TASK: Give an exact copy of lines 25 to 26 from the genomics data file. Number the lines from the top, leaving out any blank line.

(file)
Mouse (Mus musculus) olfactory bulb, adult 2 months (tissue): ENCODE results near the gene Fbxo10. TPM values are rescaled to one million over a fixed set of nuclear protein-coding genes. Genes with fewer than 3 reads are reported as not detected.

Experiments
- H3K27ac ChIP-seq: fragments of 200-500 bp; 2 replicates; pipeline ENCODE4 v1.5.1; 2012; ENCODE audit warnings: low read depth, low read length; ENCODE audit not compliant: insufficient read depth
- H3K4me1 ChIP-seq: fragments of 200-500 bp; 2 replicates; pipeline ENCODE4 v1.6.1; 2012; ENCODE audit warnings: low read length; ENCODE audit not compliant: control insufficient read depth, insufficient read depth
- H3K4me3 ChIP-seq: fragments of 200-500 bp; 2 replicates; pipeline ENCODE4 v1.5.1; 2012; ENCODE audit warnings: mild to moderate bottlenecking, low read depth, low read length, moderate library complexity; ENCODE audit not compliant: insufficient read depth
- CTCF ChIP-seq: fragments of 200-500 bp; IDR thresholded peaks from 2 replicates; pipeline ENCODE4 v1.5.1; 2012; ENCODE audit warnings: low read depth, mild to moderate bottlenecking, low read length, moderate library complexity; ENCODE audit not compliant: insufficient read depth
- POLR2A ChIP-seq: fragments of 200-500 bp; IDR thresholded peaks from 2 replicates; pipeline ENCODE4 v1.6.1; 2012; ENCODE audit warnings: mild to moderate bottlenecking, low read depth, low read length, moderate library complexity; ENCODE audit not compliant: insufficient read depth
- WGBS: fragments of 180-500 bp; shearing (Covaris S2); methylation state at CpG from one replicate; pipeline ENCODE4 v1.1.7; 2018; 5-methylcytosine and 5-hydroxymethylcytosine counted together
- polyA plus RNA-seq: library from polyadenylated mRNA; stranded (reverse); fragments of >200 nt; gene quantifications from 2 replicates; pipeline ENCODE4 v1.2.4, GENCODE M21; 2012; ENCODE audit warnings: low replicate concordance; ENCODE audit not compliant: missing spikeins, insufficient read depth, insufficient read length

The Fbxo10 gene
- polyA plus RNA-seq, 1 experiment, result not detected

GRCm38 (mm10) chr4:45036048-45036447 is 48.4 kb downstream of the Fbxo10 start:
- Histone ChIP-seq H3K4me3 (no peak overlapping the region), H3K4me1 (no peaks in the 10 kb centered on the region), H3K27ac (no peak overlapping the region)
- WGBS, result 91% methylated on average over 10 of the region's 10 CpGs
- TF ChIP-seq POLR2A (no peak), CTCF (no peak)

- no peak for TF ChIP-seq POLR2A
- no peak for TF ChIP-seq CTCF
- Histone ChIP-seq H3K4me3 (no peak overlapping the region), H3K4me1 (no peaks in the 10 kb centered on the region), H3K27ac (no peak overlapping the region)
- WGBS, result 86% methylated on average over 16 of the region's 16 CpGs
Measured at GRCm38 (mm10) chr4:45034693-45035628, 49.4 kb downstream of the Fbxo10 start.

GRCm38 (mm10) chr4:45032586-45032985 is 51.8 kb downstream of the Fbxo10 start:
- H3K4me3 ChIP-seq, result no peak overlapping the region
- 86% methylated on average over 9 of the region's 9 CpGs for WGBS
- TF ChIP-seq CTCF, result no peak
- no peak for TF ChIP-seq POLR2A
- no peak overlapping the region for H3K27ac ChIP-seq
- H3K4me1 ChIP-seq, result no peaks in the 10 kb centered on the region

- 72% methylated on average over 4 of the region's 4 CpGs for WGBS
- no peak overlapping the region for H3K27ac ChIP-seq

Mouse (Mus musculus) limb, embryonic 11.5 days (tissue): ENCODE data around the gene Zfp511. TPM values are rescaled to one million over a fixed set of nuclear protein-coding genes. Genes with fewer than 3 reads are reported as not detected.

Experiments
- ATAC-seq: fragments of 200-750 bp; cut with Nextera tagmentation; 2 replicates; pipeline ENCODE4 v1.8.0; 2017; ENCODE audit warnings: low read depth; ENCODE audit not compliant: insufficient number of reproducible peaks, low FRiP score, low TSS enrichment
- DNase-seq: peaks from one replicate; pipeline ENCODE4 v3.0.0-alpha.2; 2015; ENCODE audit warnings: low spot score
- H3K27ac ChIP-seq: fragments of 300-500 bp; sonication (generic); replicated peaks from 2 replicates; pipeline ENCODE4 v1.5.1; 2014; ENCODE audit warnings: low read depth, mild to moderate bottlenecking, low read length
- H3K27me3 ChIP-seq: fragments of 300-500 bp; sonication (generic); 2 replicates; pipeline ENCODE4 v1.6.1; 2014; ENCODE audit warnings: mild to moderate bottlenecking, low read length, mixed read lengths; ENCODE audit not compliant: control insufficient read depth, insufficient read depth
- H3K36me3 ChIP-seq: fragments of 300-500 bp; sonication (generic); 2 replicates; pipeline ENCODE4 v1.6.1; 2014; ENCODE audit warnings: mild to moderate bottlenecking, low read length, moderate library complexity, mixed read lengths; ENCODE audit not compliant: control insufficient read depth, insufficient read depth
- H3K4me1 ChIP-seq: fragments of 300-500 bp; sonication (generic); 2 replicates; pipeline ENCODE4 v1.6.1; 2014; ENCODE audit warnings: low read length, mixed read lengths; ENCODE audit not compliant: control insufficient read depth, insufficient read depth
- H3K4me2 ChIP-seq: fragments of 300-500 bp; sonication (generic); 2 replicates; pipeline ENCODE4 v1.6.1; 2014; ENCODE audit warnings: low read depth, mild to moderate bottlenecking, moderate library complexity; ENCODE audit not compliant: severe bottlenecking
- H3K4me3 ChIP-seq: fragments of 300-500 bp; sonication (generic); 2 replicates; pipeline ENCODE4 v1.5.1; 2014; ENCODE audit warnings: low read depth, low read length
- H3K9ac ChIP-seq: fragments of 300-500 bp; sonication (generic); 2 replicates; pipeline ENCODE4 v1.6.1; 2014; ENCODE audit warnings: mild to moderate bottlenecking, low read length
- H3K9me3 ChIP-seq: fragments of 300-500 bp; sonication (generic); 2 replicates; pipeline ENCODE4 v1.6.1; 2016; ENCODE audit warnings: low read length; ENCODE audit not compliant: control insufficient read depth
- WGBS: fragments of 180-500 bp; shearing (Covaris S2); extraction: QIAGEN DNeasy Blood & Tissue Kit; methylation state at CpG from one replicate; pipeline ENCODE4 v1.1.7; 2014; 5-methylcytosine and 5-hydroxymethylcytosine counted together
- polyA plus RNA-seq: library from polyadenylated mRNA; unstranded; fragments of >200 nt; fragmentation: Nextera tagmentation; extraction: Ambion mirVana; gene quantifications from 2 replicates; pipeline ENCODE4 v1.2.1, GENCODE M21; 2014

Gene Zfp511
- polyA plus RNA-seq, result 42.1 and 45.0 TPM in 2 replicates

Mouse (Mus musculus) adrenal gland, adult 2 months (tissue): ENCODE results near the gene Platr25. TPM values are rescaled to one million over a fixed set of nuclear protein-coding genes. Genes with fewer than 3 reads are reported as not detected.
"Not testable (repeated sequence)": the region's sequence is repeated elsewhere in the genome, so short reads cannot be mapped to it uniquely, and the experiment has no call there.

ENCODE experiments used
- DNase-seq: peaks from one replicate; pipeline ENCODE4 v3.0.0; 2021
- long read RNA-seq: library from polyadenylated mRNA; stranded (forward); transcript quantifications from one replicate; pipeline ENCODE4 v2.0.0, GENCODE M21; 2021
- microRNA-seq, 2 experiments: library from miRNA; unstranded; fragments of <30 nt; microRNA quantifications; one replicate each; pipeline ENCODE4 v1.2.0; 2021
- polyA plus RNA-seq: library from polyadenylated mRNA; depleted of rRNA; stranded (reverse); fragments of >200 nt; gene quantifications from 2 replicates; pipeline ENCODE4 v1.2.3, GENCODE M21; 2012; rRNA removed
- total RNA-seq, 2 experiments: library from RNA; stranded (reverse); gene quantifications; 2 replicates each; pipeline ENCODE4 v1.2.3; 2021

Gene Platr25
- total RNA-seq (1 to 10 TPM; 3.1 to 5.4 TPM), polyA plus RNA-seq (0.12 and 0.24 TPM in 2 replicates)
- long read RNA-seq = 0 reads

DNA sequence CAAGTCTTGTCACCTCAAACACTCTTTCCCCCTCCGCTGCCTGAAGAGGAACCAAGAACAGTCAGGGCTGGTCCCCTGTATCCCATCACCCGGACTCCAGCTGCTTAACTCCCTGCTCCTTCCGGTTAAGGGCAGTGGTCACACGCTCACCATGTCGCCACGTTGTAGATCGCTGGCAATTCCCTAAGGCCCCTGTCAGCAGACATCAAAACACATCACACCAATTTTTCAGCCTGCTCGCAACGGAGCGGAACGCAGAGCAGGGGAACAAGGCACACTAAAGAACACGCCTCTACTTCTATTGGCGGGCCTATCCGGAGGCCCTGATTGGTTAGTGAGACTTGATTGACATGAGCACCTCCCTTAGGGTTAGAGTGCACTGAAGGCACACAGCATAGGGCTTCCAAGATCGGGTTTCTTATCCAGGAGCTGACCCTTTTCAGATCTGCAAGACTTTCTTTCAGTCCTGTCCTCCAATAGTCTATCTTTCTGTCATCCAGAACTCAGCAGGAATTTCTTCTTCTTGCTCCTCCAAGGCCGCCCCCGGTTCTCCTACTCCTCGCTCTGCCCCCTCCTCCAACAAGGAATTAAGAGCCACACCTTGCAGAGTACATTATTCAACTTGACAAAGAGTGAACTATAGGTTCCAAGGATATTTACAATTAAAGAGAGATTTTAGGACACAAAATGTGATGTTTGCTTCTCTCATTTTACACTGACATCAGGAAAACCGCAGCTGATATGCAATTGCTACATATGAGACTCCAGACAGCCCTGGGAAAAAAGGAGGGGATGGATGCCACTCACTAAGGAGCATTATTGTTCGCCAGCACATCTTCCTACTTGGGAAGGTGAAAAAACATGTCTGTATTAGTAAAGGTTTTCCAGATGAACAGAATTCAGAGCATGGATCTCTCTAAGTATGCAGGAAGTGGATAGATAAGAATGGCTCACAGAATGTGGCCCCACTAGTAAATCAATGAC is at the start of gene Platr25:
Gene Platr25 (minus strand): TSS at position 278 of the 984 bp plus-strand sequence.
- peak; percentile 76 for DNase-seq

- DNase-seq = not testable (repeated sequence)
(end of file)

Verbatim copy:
- no peak for TF ChIP-seq POLR2A
- no peak overlapping the region for H3K27ac ChIP-seq